I don't know if I can describe this story without spoiling it, but I guess that's fine because I wouldn't recommend it anyhow, so let me save you the trouble by just telling you what it's about.
Kelly sees a bunch of people get killed where she works by the ex-boyfriend of one of her colleagues. She, in shock, hides in the bathroom. Eventually someone reports her and she tells them what she saw, including who did it. Conveniently, the man she talks to is a pretty senior police officer in this semi-little town.
Then she disappears.
He figures out who she is and goes to her house. They talk a little more and form a bond. She leaves, but gives him one more opporunity to talk. She's embroiled in something big and has been on the run for years from a multi-faceted criminal who's running his operation from jail.
She has information that will dismantle his operation and allow the feds to seize all his money.
Then she disappears. By the way, her name is Amanda, not Kelly, but her friends call her Amy and her family calls her Mandy.
Then three years pass.
The police officer is now chief. Someone dies who was very wealthy and he leaves the money to two sisters who never knew he was their dad. They wish their third sister, who died years ago, could be with them to share in the windfall, even though he wasn't her dad.
Before I figure out the connection, still wondering where this is all going, I pick the book up to start reading again and read the back cover which mentions "Amy and her two sisters." Well, while that was obviously about to come out quickly, it ticks me off because it does spoil it temporarily.
The third sister resurfaces and this semi-small police department has the money to keep her in some safe house and the two sisters are brought out to the safe house to learn that their sister is still alive, but that they can't stay reunited, it's just a brief visit.
By now, the police chief is in love with Amy, one of his best deputies is engaged to another sister (they had been dating for years) and the deputy's partner, the police chief's other best deputy, is falling in love with the third sister. It's beginning to feel like a Saturday Night Live movie where everyone gets paired off in the end.
But then someone rather gruesomely kills the dead rich guy's former driver. That sucks. Is it a warning? Is it the criminal coming after the sisters with the new-found money since he knows Amy was their sister?
And then a second former life-long employee dies, the bookkeeper. Again in the victim's blood at the crime scene is the words "I know the family secret." Something funny about the money?
All the while, some characters pray to God and others fret about their friends who don't know Jesus. I asked Lori if Dee Henderson was trying to evangelism in her books and she said that Henderson was a Christian writer. Other than the characters being pretty squeaky without any vices, I didn't understand what all the murder and stuff had to do with Christianity and the evangelism was too blatant to be effective, in my opinion.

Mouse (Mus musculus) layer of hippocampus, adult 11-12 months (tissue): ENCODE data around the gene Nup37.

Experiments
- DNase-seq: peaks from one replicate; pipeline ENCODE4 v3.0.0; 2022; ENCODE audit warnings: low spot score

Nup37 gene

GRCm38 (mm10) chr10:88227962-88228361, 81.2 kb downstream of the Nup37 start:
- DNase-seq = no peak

And then one of the sisters is murdered. The one who was engaged. I didn't see that coming and it kinda sucked. One of the local reporters seems to know a lot about the crimes and has even managed to get photos where he shouldn't have had access. Is someone on the police force providing him with copies of the negatives from the police crime scene photos?
I haven't competely finished the book yet and Marley is still #1 so I wondered if the Christian Bookstore near Barnes and Noble has a Bestseller section of its own. It doesn't, but it has one entire endcap devoted to this book. And a big professional sign, either done by the company who owned the chain of stores or (more likely) the publisher, asks something to the effect of "Can the police protect Amy and her sister long enough to find the killer?" Which is an odd thing to put in a Christian bookstore, but worse yet, "sister" is singular. That is, now you know Amy/Amanda/Kelly is connected to a sister, but when you open the book and find two sisters, now you know before you get to the end that one of them is dead.
Who dunnit? The reporter from the newspaper, also a legitimate son of this wealthy dead guy, but not at all mentioned in the will.
Everyone lives happily ever after. Except all the dead people. And the people in jail. And the people who don't know Jesus. Ok, I added that last part.
Poor story, poor writing, really bad job at evangelism and crummy marketing that ruins the story ahead of time. Personal opinion, not sure that Dee Henderson would sell too many books if she didn't get placement in Chrisitian bookstores. On the other hand, Lori and her mom both read it and I think would give more favorable reviews.
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